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dmcfarlane
05-29-2008, 12:16 PM
Dear all,

Workplace exercise programs designed to improve the physical fitness of
sedentary workers do not appear to reduce the body mass of workers who
are overweight or obese.This appears to be true even for intensive
programs that that rely on traditional aerobic training for about 20 min
duration for 3 days of the week (and/or a similar amount of
weight-training exercises)

Research into the value of exercises for elderly people suggests that
resistance training might be a better option than more traditional forms
of aerobic training. This is because resistance training can counteract
the effects of sarcopenia (the loss of skeletal muscle mass with
advancing age which tends to cause physical weakness and reduced
activity levels into the older sections of the population). Research
into the benefits of endurance training has shown that enormous
improvements in fitness are possible; for 10 "elderly subjects" (65.1
+/- 2.9 yr) endurance training at 70% of peak oxygen consumption for 12
weeks produced a 128% increase in muscle oxidative capacity (Meredith et
al, 1989). Progressive resistance exercises can increase strength reduce
body fat and decrease blood pressure (Evans, 1996).

Frail elders respond robustly to resistance training with
musculoskeletal remodelling, and significant increases in muscle area
are possible with resistance training in combination with adequate
energy intakes (Singh et al, 1999). This is thought to be due to
myogenic regulatory factors (MRFs) enabling the adaptive responses of
skeletal muscle to mechanical load (Bamman et al, 2004). More recently
the spotlight has fallen on the role of nutrition and hormone
replacement in reversing sarcopenia have received attention (Yarasheski,
2003). Naturally this is not a magic cure for everyone; the factors that
contribute to its development include the neuropathic, metabolic,
hormonal, nutritional and immunological status of those affected (Narici
et al, 2004).

A recent Australian workplace health program for improving the physical
fitness of sedentary workers that included both supervised exercise
(aerobic and weight-training) and dietary/health education (delivered
via group seminars) resulted in improved aerobic fitness but it caused
no significant effects on body mass or body mass index of the workers
(Atlantis et al, 2006). On this basis it sounds as if we are going to
promote workplace exercise programs for older workers at all we should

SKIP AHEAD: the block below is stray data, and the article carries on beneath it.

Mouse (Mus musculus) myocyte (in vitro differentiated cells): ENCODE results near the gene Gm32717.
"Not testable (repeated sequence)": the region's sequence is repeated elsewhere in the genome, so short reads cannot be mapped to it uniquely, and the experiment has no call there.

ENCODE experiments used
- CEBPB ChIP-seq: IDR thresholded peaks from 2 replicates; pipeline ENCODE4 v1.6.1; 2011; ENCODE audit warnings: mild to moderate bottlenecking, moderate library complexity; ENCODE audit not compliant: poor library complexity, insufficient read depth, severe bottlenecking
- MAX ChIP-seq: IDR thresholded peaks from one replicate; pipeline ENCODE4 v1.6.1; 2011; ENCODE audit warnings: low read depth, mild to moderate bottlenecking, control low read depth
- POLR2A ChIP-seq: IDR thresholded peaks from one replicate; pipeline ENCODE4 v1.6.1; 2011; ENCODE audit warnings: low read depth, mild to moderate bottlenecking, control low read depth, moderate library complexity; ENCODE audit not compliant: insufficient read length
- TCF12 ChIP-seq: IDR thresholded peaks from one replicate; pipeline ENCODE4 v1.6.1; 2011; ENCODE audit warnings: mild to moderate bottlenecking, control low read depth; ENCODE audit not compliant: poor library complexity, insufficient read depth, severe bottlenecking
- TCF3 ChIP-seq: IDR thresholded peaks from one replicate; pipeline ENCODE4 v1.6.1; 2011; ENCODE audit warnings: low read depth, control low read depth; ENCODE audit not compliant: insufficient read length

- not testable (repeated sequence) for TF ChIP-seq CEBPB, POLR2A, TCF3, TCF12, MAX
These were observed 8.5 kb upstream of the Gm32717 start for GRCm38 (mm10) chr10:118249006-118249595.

promote progressive resistance exercises rather traditional aerobic
exercises (in conjunction with improved nutrition and hormone
replacement treatments where these might be needed).

Is anyone running a program of this nature at the moment? Any comments
on the feasibility and acceptability of running such programs would be
greatly appreciated!

Regards,

David McFarlane MAppSc (Ergonomics)
Ergonomist, WorkCover NSW

References

1. C Meredith, W Frontera, E Fisher, V Hughes, J Herland, J Edwards and
W Evans, (1989), "Peripheral effects of endurance training in young and
old subjects", Journal of Applied Physiology, Vol 66, Issue 6, pp
2844-2849.

2. W Evans, (1996), "Reversing sarcopenia: how weight training can build
strength and vitality", Geriatrics, May 1996; 51(5): 46-7, 51-3.

3. M Singh, W Ding, T Manfredi, G Solares, E O'Neill, K Clements, N
Ryan, J Kehayias, R Fielding and W Evans, (1999), " Insulin-like growth
factor I in skeletal muscle after weight-lifting exercise in frail
elders", Am J Physiol Endocrinol Metab 277, 1, July (1 Pt 1): E135-43.

4. M Bamman, R Ragan, J Kim, J Cross, V Hill, S Tuggle and R Allman,
(2004), " Myogenic protein expression before and after resistance
loading in 26- and 64-yr-old men and women", J Appl Physiol 97:
1329-1337.

5. K Yarasheski, (2003), " Exercise, aging, and muscle protein
metabolism", J Gerontol A Biol Sci Med Sci, 2003 Oct; 58 (10): M918-22.

6. M Narici, N Reeves, C Morse and C Maganaris, (2004), "Muscular
adaptations to resistance exercise in the elderly", Journal of
Musculoskeletal Neuronal Interaction, 4 (2), 161-164.

7. Atlantis E, Chow C, Kirby A, Fiatarone Singh M, (2006), " Worksite
intervention effects on physical health: a randomized controlled trial",
Health Promot Int, 2006 Sep, 21, (3), pp 191-200. See
http://www.ncbi.nlm.nih.gov/pubmed/16595619


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